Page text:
June 04, 2007 (the date of publication in Russian)
POWER FOR THE SAKE OF BELIEF
The acts of Constantine the Great as an example of resistance to evil by coercion
On June 3, Sunday, Orthodox Christians commemorated Saint Constantine the Great, Equal-to-the-Apostles, whose life and acts largely brought to life Christian statehood and the Christian warrior-host. Everyone who adores these sanctities acknowledges the great Czar as his heavenly defender and paraclete.
Though Emperor Constantine is a tremendous historical figure for the whole Christianity, he is divinified today only by the Orthodox Church. Last year, Orthodox Christians holily celebrated the 1700th anniversary of his coronation. In his address to the theological conference on this subject, His Holiness Patriarch Alexy II reminded: "Constantine the God-Crowned has become history of the Empire and the Church as the first Czar among Christians, and the Apostle among Czars. His name marks the onset of a new epoch, in which new Christian statehood and culture emerged on the ruins of Paganism. The Church, founded by Christ and acknowledged by first Christians as the Sought City of God and the Transcendent Kingdom, was driven by the imperial hand out of the catacombs and Diocletian's torture chambers”.
In the West, the attitude towards the first Christian Emperor is much different. Protestants regard him as an utterly negative historical figure who allegedly "deprived Christianity of freedom", subordinating religion to the state.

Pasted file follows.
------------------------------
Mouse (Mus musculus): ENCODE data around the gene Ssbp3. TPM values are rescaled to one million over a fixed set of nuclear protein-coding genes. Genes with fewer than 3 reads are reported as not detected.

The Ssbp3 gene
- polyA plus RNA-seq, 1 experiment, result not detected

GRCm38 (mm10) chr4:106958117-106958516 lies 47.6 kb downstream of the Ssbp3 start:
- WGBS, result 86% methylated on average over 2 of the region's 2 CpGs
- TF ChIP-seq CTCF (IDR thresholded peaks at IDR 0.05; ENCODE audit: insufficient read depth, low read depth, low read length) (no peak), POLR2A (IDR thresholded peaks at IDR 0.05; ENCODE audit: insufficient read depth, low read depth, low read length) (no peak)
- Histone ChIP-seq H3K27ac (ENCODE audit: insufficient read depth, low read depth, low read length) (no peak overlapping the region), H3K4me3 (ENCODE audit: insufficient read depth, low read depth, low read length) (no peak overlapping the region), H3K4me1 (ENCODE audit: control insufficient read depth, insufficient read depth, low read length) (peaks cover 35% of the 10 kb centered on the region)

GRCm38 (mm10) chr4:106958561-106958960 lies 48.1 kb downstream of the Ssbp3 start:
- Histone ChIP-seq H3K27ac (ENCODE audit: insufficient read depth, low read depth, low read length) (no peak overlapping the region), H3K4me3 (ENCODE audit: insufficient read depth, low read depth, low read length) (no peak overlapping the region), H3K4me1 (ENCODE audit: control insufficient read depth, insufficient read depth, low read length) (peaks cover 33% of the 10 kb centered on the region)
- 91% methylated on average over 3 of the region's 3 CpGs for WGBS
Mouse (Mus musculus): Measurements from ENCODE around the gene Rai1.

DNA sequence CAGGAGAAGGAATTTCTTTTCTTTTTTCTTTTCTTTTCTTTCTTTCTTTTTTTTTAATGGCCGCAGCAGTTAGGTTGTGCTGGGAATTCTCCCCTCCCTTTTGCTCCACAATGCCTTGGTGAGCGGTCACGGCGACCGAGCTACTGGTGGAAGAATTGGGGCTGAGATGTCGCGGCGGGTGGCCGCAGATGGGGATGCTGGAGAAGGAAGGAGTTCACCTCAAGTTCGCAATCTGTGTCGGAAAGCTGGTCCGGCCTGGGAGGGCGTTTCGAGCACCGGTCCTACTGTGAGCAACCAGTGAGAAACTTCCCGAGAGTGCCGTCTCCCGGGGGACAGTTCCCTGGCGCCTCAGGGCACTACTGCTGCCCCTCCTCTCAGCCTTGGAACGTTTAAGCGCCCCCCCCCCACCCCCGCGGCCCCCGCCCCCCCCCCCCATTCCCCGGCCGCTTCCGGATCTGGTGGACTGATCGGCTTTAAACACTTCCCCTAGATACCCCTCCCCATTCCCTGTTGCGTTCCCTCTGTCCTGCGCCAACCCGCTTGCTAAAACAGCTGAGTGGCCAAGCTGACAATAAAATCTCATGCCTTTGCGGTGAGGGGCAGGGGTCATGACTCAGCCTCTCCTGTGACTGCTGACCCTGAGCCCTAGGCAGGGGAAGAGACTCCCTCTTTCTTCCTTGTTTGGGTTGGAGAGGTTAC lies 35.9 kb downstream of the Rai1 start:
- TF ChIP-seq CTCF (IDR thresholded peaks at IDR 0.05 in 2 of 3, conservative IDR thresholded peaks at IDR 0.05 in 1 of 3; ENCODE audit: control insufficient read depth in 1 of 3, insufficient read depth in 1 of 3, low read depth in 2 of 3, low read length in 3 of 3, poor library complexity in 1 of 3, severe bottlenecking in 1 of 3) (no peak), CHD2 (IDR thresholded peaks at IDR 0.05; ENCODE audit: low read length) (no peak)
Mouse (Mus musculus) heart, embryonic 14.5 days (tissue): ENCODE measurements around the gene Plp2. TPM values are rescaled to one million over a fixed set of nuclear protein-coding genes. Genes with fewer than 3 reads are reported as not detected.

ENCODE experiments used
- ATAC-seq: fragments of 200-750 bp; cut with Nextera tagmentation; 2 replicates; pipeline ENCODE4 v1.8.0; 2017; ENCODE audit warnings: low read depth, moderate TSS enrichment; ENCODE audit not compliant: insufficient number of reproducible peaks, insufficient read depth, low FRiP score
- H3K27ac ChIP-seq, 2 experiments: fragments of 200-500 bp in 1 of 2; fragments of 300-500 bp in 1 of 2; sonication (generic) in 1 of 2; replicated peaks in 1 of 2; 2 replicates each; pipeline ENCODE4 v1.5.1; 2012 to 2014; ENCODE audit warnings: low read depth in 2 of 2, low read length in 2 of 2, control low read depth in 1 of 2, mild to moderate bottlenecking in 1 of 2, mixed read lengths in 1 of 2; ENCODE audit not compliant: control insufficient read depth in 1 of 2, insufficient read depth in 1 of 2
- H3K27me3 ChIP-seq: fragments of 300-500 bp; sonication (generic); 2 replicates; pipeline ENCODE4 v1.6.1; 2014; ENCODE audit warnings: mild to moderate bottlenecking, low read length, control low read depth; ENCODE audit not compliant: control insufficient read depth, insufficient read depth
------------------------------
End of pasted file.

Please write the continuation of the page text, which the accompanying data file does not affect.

Early medieval Catholic authors tried to prove that Constantine donated the western territories of his empire to Roman popes. When the relevant document, known as Isadore's Decretals, appeared to be falsified, Vatican lost any interest to Constantine and eventually lined up with the Protestant assessment of his Acts.
Nevertheless, Emperor Constantine is the central figure in the political history of the Christian world. He ascended to power in the early IV century A.D. At that time, the Pagan Rome was discredited as a state, reaching the brink of destruction. Ancient Rome's ethical principles, criteria of good and evil, as well as civil ideas which once helped to crush the daemonic empire of Carthage, were ruined to the ground.
Diocletian, the ruler of that time, decided to establish a new statehood on the ruins of the old Rome, somewhat similar to the kingdoms of pre-Colombian America. The solar cult and the power of half-heavenly rulers, imposing awe on the rightless mass of slaves, were supposed to revive Rome. But that was a dead end of civilization – as well as the Incan kingdoms, which used slave labor for building perfect roads but failed to invent the wheel.
Christianity, viewing every human as the image of God, prior to the earthly hierarchy, was perceived by Diocletian as a hostile ideology. In year 304, he decided to excoriate it. Two years later, he abdicated – probably temporarily, entrusting his protégé Galerius to complete the bloody job.
However, the scenario failed. Rome's Praetorian Guard decayed, abandoning Diocletian's ideas and just experiencing pleasure from the right to kill, rob and rape. Electing young gangster Maxentius as it leader, the Guard occupied Rome.
While Diocletian and Galerius had something in common with the Bolsheviks of 1920-30s (they not only exterminated Christians but launched requisitions and imposed directive prices under threats of torture), the regime of Maxentius reminds of the epoch of criminal anarchy of early 1990s. Yesterday's warriors turned gangsters; Rome was overtaken by arbitrary rule, not subordinated to any authorities.
Under the rule of Maxentius, Christians were not prosecuted. Still, the new power was viewed by them even worse that Diocletian's dictatorship.
Meanwhile, the rest of Rome's population was ready to tolerate both Galerius and Maxentius, fearing of one more force – the Barbarians, concentrating at Rome's borders. Diocletian's "ideological police" was ready to kill believers; Maxentius' gangsters robbed merchants; Barbarians brought death to anyone. One could draw a parallel with the terrorist upsurges in Budyonnovsk and Beslan.